Vintage Rock Magazine of Britain has issued a special 132 page edition honoring the 60th anniversary of The Day The Music Died.
Exclusive interviews include intimate discussions with Buddy’s widow Maria Elena Holly; Bobby Vee, who took the unenviable position as Buddy’s replacement to close out the final tour; Crickets members Jerry Allison and Sonny Curtis, who share their fond memories of Buddy – and producer Nick Patrick, whose True Love Ways project brought Buddy’s music together with the Royal Philharmonic Orchestra.
Built in the early 1950’s by record producer Owen Bradley, the ‘Quonset Hut’ was the original Nashville recording home for Decca Records. Rock ‘n’ roll pioneers, like Buddy Holly, made their first professional recordings in Owen Bradley’s studio.
Here it is…
Is this WWII surplus quonset hut the beginnings of Nashville’s Music Row?
The Day the Music Died , The Start of a New Career
Robert Thomas Velline (April 30, 1943 – October 24, 2016), known professionally as Bobby Vee.
Bobby Vee’s career began in the midst of tragedy. On February 3, 1959, “The Day the Music Died,” three of the four headline acts in the lineup of the traveling Winter Dance Party—Buddy Holly, Ritchie Valens, and the Big Bopper—were killed in the crash of a V-tailed 1947 Beechcraft Bonanza airplane, along with the 21-year-old pilot, Roger Peterson. (Dion DiMucci, the second headliner, had opted not to travel on the plane.) The plane crashed near Clear Lake, Iowa, en route to the next show on the tour itinerary, in Moorhead, Minnesota. Velline, then 15 years old, hastily assembled band of Fargo schoolboys (including his older brother Bill) calling themselves ‘The Shadows’ volunteered for and were given the unenviable job of filling in for Holly and his band at the Moorhead engagement. Their performance there was a success, setting in motion a chain of events that led to Vee’s career as a popular singer.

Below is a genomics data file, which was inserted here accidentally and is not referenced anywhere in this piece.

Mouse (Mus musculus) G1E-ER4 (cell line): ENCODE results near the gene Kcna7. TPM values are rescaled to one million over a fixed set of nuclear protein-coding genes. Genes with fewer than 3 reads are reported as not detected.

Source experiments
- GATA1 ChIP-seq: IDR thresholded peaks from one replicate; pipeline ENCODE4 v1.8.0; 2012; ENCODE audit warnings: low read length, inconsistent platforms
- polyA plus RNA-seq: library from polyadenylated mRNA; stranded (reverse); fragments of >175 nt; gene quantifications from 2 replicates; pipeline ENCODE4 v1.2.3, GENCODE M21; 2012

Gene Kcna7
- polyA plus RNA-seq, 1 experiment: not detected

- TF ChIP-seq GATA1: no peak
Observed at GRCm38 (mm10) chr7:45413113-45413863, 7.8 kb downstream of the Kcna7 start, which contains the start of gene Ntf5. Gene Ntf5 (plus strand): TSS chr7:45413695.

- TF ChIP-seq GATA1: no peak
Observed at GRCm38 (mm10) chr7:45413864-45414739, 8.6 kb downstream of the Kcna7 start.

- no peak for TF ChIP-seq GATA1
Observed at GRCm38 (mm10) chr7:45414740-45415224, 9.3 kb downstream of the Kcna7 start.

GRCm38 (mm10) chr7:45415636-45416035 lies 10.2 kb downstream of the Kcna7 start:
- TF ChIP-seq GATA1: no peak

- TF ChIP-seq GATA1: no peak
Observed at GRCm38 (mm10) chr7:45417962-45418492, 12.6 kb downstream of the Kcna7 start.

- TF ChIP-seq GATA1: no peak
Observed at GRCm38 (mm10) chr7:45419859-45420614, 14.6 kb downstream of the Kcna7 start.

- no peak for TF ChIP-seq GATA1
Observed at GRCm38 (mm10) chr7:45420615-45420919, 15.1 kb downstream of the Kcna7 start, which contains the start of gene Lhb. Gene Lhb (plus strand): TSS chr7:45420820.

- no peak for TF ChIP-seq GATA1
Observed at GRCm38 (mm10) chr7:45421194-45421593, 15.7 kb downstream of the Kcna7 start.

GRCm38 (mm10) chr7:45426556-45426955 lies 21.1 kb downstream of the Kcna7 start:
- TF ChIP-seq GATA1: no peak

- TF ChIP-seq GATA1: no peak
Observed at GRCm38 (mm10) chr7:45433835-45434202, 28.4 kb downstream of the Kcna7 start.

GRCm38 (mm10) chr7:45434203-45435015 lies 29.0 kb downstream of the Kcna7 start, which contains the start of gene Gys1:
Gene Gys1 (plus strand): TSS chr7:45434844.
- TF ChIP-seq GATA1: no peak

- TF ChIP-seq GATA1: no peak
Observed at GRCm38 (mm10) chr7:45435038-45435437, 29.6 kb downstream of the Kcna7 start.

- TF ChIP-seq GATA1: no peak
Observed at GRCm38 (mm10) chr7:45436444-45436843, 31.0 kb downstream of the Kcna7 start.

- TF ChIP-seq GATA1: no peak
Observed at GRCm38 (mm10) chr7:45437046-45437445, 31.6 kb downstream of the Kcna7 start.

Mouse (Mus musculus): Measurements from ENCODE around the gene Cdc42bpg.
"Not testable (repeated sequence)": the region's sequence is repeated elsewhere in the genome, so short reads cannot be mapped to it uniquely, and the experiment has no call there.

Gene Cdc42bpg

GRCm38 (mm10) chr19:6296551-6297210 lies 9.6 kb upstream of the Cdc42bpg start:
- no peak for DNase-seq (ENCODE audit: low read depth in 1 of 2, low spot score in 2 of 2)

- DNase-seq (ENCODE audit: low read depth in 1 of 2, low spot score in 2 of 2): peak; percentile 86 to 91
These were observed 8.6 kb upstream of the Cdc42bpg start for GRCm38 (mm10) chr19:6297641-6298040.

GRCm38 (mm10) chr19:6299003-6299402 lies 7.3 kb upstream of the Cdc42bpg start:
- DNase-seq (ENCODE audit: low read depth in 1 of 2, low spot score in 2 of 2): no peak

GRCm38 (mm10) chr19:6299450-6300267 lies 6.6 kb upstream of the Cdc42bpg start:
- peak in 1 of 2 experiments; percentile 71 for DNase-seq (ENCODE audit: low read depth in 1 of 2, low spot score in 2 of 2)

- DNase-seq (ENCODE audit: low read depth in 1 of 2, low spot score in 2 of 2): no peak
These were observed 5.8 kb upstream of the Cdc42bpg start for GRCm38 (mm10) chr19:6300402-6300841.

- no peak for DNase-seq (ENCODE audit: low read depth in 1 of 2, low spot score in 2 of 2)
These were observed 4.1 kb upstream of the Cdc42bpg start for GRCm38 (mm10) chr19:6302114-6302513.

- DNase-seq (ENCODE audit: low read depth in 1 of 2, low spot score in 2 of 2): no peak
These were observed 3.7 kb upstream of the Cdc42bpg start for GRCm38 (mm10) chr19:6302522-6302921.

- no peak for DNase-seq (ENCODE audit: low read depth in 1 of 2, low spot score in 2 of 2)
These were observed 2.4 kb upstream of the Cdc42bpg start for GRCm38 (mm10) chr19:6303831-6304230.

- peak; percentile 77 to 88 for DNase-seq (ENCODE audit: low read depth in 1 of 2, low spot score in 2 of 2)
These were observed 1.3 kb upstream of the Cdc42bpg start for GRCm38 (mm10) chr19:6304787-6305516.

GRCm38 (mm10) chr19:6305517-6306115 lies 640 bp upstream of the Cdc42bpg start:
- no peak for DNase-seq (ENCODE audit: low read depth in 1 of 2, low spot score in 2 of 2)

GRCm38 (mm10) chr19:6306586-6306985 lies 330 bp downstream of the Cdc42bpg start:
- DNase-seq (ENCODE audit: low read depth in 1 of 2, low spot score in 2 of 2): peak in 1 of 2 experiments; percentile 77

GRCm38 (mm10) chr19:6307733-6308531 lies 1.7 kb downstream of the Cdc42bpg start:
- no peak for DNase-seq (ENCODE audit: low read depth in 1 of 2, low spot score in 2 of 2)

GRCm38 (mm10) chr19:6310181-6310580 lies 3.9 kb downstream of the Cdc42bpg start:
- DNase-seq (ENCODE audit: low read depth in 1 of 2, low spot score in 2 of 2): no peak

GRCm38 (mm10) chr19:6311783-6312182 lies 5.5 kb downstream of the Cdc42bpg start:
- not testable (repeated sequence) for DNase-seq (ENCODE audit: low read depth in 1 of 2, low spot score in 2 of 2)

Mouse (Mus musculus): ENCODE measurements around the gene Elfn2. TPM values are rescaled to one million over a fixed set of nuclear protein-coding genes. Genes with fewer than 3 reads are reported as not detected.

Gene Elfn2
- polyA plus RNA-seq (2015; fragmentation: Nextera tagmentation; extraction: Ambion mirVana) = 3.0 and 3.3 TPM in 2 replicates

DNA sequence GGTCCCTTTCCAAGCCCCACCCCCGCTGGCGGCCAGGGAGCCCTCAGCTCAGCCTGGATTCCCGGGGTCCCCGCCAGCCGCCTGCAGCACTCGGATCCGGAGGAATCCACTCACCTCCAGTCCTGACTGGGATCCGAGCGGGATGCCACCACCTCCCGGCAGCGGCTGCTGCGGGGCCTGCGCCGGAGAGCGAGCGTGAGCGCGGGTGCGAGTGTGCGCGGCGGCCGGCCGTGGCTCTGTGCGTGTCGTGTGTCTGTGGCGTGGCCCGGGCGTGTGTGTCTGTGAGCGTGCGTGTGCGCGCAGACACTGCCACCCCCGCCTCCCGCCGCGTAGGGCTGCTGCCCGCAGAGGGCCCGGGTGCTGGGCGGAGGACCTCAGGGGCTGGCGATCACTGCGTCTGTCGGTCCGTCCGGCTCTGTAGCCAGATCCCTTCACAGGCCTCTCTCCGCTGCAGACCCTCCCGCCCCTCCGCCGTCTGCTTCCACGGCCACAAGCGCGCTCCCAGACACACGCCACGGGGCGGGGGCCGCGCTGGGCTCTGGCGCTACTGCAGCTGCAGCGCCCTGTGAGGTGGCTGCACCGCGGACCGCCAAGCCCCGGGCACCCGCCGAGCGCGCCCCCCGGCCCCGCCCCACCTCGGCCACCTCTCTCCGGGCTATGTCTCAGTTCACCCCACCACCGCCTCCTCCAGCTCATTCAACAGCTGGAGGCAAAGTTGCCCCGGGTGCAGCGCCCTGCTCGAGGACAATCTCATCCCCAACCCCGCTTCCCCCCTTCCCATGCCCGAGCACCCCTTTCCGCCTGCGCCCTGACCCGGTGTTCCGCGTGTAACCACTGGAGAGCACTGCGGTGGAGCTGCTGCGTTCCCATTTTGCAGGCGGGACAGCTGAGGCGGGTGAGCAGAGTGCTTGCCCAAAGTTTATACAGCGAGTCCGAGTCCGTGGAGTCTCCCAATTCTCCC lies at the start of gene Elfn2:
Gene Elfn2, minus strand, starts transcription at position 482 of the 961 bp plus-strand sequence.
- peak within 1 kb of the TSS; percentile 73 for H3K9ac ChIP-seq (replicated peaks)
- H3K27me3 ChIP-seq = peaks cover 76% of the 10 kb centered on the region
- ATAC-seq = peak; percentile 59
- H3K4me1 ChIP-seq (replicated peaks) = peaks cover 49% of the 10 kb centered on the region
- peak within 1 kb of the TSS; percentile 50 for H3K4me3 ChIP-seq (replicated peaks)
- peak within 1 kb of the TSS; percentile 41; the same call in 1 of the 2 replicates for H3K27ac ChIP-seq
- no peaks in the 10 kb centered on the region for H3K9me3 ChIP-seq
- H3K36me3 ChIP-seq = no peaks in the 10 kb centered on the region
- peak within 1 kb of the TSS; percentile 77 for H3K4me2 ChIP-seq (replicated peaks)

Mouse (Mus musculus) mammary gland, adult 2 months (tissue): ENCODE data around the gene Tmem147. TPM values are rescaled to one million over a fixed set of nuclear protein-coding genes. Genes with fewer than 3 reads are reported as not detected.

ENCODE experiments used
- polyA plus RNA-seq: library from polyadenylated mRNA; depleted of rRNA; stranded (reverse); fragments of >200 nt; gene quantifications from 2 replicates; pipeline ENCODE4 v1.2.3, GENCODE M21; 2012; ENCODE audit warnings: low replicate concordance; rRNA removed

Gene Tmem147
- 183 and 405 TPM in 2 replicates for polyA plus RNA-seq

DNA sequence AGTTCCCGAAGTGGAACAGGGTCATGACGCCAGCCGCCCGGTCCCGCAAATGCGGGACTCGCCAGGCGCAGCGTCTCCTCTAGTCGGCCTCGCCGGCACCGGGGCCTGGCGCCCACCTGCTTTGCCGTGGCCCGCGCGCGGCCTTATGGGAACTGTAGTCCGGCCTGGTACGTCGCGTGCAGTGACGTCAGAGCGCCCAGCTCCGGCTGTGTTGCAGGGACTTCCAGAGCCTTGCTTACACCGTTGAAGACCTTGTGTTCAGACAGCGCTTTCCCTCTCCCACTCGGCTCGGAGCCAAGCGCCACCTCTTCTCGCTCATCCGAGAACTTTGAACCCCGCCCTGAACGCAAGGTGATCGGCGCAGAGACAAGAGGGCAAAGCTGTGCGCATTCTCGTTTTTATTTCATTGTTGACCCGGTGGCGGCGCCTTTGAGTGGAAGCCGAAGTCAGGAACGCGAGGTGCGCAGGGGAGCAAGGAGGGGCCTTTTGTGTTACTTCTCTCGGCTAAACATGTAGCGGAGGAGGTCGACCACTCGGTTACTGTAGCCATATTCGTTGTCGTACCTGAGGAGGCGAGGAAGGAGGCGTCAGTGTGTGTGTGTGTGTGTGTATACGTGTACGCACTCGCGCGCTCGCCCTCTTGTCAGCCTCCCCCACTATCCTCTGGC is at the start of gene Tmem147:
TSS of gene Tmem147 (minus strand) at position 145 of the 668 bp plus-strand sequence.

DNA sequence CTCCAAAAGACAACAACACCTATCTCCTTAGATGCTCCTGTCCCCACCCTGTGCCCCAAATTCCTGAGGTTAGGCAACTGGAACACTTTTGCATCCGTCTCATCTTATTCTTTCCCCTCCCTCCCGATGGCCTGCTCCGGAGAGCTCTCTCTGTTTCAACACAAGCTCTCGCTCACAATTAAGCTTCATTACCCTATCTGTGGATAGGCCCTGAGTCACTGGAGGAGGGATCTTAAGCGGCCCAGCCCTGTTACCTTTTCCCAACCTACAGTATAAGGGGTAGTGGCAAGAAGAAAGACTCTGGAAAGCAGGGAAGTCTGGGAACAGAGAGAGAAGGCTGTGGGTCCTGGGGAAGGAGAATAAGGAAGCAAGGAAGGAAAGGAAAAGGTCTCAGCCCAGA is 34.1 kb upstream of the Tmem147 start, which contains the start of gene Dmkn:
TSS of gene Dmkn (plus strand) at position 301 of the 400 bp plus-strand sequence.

Buddy Holly and The Crickets arrived in Portland, Oregon to appear live on High Time, a local TV teen dance show, and performed that night at the Paramount Theater along with an all-star cast as part of the Biggest Show of Stars ’57, which included Fats Domino, Everly Brothers, Paul Anka, Chuck Berry, Frankie Lyman, The Drifters.
February 2, 1959
The Winter Dance Party Arrives in Clear Lake, Iowa
On this frozen night in 1959 the Winter Dance Party, featuring headliners Buddy Holly and the Crickets, arrived at the Surf Ballroom in Clear Lake, Iowa. The show also included Frankie Sardo, Dion and the Belmonts, J.P. “The Big Bopper” Richardson, and new teen sensation Ritchie Valens.
By the time the tour bus pulled into Clear Lake, Buddy Holly was frosted by the bitter Mid-West weather, and frustrated by all the breakdowns along the way. To avoid another long cold bus ride after the show, Holly decided to charter a plane to take himself and the Crickets to the next stop in Moorhead, Minnesota.
The Surf Ballroom had not been a scheduled stop on the tour, but show’s promoters, hoping to fill an open date, called Surf Ballroom manager Carroll Anderson and offered him the show.
The photo above is of Buddy Holly performing his last show on the stage of the Surf Ballroom. Also pictured here are Waylon Jennings on bass guitar and Tommy Allsup on rhythm guitar.
Sixty years ago today (Jan. 26, 1956) Buddy Holly recorded his songs for the first time at Decca Records in Nashville Tennessee. The sessions were held in Owen Bradley’s Barn, known as the “Quonset Hut” which is now part of the Sony Building. Performing on the recordings with Buddy were Sonny Curtis on lead guitar and Don Guess on upright bass.
The play list included “Blue Days, Black Nights,” “Rock Around with Ollie Vee,” “Love Me,” “Modern Don Juan,” a cover of “Bo
Diddley,” “Have You Ever Been Lonely,” and many more. Even recorded this day was the first version of “That’ll Be the Day.”